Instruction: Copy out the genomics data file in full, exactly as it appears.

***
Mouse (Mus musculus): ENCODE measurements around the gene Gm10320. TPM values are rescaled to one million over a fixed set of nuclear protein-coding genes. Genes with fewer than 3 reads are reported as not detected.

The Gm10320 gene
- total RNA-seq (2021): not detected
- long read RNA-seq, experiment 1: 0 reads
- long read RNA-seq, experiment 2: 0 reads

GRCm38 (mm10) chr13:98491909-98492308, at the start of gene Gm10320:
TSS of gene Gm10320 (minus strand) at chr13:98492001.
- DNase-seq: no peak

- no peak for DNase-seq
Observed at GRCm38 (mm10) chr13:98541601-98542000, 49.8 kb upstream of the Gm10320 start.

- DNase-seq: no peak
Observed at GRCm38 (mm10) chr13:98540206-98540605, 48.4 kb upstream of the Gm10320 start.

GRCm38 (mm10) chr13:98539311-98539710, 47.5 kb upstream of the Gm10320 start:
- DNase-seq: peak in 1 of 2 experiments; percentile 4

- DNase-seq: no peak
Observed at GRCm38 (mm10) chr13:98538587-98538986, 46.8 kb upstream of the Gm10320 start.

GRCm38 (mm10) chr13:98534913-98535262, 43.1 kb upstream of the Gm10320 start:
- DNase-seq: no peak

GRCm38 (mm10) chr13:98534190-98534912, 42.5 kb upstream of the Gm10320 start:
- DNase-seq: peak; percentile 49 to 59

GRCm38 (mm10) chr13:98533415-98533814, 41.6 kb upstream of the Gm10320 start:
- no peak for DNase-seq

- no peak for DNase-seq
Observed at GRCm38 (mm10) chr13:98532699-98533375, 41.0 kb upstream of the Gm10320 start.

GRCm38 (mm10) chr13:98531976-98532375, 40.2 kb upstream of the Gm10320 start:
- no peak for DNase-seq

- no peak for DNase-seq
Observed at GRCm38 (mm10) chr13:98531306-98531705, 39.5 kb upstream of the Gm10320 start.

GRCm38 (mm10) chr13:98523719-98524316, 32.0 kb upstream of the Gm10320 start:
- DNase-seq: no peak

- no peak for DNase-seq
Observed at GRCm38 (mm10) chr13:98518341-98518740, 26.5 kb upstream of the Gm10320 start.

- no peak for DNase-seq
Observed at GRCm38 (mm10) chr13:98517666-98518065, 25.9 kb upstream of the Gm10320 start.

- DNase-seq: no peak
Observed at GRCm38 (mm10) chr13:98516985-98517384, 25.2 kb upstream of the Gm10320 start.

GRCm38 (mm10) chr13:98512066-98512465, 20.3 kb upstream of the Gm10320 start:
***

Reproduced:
Mouse (Mus musculus): ENCODE measurements around the gene Gm10320. TPM values are rescaled to one million over a fixed set of nuclear protein-coding genes. Genes with fewer than 3 reads are reported as not detected.

The Gm10320 gene
- total RNA-seq (2021): not detected
- long read RNA-seq, experiment 1: 0 reads
- long read RNA-seq, experiment 2: 0 reads

GRCm38 (mm10) chr13:98491909-98492308, at the start of gene Gm10320:
TSS of gene Gm10320 (minus strand) at chr13:98492001.
- DNase-seq: no peak

- no peak for DNase-seq
Observed at GRCm38 (mm10) chr13:98541601-98542000, 49.8 kb upstream of the Gm10320 start.

- DNase-seq: no peak
Observed at GRCm38 (mm10) chr13:98540206-98540605, 48.4 kb upstream of the Gm10320 start.

GRCm38 (mm10) chr13:98539311-98539710, 47.5 kb upstream of the Gm10320 start:
- DNase-seq: peak in 1 of 2 experiments; percentile 4

- DNase-seq: no peak
Observed at GRCm38 (mm10) chr13:98538587-98538986, 46.8 kb upstream of the Gm10320 start.

GRCm38 (mm10) chr13:98534913-98535262, 43.1 kb upstream of the Gm10320 start:
- DNase-seq: no peak

GRCm38 (mm10) chr13:98534190-98534912, 42.5 kb upstream of the Gm10320 start:
- DNase-seq: peak; percentile 49 to 59

GRCm38 (mm10) chr13:98533415-98533814, 41.6 kb upstream of the Gm10320 start:
- no peak for DNase-seq

- no peak for DNase-seq
Observed at GRCm38 (mm10) chr13:98532699-98533375, 41.0 kb upstream of the Gm10320 start.

GRCm38 (mm10) chr13:98531976-98532375, 40.2 kb upstream of the Gm10320 start:
- no peak for DNase-seq

- no peak for DNase-seq
Observed at GRCm38 (mm10) chr13:98531306-98531705, 39.5 kb upstream of the Gm10320 start.

GRCm38 (mm10) chr13:98523719-98524316, 32.0 kb upstream of the Gm10320 start:
- DNase-seq: no peak

- no peak for DNase-seq
Observed at GRCm38 (mm10) chr13:98518341-98518740, 26.5 kb upstream of the Gm10320 start.

- no peak for DNase-seq
Observed at GRCm38 (mm10) chr13:98517666-98518065, 25.9 kb upstream of the Gm10320 start.

- DNase-seq: no peak
Observed at GRCm38 (mm10) chr13:98516985-98517384, 25.2 kb upstream of the Gm10320 start.

GRCm38 (mm10) chr13:98512066-98512465, 20.3 kb upstream of the Gm10320 start: